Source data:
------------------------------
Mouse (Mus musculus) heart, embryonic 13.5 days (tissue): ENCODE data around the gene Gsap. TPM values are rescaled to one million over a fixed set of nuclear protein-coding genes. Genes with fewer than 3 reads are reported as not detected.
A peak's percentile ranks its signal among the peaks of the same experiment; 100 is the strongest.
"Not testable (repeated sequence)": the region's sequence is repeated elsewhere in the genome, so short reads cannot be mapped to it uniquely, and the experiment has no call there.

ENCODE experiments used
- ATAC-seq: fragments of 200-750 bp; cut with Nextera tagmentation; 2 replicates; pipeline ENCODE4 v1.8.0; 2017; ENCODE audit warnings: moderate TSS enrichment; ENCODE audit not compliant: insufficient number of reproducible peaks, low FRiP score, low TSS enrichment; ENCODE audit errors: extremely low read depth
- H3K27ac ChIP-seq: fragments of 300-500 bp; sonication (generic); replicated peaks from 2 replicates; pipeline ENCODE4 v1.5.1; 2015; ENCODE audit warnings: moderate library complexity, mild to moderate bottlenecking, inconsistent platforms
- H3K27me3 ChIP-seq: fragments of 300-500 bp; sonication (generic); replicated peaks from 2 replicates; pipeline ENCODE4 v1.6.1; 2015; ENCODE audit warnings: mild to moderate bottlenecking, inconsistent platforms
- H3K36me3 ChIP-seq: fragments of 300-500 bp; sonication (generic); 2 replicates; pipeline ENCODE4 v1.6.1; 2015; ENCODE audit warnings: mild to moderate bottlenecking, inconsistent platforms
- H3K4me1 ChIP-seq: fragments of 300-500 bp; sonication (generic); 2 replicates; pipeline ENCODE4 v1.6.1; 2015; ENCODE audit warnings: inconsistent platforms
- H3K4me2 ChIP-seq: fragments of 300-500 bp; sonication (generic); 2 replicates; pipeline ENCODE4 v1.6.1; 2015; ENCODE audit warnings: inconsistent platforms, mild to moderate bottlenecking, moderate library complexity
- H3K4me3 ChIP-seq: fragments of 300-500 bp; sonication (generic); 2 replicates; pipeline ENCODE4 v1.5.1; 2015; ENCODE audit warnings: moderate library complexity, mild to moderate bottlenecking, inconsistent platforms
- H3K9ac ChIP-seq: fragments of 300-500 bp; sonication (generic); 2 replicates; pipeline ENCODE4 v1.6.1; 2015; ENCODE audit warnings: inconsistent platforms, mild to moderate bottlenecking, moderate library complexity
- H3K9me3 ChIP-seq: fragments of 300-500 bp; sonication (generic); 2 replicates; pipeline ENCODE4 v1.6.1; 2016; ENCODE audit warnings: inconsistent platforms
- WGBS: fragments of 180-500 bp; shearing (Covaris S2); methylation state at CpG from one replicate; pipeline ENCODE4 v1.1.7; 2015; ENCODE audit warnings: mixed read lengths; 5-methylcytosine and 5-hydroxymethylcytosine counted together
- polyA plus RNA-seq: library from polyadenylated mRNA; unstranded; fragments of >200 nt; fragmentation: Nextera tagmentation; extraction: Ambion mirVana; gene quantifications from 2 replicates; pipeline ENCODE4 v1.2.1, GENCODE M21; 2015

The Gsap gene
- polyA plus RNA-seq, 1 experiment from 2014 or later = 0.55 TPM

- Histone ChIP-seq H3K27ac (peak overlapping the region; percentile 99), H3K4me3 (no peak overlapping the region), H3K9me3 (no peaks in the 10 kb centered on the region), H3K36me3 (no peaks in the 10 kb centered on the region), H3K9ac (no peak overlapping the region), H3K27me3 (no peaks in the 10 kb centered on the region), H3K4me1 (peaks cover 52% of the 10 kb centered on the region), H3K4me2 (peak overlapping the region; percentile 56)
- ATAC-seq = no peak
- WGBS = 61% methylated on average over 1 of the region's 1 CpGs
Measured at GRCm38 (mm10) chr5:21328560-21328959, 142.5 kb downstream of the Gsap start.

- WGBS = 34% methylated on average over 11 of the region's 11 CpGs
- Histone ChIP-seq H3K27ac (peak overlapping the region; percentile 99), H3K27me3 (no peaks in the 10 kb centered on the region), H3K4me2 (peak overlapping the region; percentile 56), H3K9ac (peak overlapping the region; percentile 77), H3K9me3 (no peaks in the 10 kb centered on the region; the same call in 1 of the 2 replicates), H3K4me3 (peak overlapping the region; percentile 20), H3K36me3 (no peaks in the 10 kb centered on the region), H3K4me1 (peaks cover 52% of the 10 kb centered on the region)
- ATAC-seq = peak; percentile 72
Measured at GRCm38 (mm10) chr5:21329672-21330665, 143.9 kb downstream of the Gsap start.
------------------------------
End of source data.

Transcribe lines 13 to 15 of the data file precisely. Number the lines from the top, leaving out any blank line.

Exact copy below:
- H3K9me3 ChIP-seq: fragments of 300-500 bp; sonication (generic); 2 replicates; pipeline ENCODE4 v1.6.1; 2016; ENCODE audit warnings: inconsistent platforms
- WGBS: fragments of 180-500 bp; shearing (Covaris S2); methylation state at CpG from one replicate; pipeline ENCODE4 v1.1.7; 2015; ENCODE audit warnings: mixed read lengths; 5-methylcytosine and 5-hydroxymethylcytosine counted together
- polyA plus RNA-seq: library from polyadenylated mRNA; unstranded; fragments of >200 nt; fragmentation: Nextera tagmentation; extraction: Ambion mirVana; gene quantifications from 2 replicates; pipeline ENCODE4 v1.2.1, GENCODE M21; 2015